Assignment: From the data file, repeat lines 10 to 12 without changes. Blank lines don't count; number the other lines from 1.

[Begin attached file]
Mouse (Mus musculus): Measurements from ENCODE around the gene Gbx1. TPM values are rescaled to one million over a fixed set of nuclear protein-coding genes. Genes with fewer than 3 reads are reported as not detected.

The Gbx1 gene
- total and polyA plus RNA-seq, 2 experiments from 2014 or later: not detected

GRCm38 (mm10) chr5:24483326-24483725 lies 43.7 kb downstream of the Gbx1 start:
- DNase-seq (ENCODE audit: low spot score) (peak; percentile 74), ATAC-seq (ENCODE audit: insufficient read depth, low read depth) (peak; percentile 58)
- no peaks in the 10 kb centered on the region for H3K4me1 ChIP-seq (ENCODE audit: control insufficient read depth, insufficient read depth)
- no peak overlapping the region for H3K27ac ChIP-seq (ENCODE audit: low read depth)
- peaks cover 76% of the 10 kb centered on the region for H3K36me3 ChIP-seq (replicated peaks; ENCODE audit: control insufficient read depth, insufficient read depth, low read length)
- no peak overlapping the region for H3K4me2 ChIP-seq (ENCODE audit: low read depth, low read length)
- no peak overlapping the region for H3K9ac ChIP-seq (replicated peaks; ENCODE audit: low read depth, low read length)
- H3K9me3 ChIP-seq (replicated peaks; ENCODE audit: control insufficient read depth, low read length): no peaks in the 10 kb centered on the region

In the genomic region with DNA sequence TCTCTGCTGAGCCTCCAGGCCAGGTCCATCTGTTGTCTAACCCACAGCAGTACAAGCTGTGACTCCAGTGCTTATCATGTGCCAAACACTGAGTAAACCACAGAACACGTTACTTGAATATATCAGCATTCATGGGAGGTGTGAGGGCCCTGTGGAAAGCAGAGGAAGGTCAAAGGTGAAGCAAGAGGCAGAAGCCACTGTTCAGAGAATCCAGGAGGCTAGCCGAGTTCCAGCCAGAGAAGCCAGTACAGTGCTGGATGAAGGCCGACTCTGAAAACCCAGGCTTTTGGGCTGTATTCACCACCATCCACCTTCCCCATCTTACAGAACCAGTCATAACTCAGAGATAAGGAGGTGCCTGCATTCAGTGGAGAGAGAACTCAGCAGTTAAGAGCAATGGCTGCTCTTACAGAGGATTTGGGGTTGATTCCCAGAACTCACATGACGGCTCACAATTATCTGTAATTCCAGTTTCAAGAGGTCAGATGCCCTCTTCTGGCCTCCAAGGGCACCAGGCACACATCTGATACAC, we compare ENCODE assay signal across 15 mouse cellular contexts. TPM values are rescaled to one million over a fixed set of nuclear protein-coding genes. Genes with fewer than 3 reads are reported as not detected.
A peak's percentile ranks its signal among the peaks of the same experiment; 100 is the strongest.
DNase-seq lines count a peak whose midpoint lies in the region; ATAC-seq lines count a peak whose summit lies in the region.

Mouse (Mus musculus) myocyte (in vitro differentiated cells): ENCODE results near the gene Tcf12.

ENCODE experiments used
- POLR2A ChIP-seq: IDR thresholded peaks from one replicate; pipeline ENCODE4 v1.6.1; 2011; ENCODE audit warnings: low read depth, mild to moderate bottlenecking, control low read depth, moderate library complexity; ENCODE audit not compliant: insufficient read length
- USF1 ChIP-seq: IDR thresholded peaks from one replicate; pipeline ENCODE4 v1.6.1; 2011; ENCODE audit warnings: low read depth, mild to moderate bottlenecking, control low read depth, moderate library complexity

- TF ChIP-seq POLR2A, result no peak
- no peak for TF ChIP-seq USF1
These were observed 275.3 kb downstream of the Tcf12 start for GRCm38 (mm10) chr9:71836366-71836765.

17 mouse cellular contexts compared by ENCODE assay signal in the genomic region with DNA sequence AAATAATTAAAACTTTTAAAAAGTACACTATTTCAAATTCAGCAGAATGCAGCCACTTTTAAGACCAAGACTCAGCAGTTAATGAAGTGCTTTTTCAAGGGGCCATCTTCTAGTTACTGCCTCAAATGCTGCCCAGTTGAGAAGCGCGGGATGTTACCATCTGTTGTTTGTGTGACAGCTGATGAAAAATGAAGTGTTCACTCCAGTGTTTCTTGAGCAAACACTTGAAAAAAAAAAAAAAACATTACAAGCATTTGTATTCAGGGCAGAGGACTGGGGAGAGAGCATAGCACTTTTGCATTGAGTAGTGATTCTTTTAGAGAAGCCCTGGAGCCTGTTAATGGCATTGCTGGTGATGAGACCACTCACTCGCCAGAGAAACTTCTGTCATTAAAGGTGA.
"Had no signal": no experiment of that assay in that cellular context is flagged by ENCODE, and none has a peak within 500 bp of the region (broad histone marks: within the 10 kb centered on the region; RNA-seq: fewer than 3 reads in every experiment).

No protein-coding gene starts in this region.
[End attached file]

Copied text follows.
- no peak overlapping the region for H3K9ac ChIP-seq (replicated peaks; ENCODE audit: low read depth, low read length)
- H3K9me3 ChIP-seq (replicated peaks; ENCODE audit: control insufficient read depth, low read length): no peaks in the 10 kb centered on the region

In the genomic region with DNA sequence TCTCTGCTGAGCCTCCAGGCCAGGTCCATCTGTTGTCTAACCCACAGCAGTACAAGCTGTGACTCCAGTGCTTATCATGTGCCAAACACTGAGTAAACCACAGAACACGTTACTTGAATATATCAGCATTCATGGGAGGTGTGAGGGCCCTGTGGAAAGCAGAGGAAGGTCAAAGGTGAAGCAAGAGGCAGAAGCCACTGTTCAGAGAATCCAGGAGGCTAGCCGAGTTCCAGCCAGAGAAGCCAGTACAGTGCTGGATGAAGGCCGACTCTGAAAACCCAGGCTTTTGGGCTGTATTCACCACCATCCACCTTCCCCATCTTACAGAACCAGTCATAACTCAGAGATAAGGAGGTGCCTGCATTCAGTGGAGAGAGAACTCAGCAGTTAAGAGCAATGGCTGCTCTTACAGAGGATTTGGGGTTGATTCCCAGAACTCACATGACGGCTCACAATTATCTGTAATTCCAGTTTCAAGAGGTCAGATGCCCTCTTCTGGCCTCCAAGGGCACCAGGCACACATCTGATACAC, we compare ENCODE assay signal across 15 mouse cellular contexts. TPM values are rescaled to one million over a fixed set of nuclear protein-coding genes. Genes with fewer than 3 reads are reported as not detected.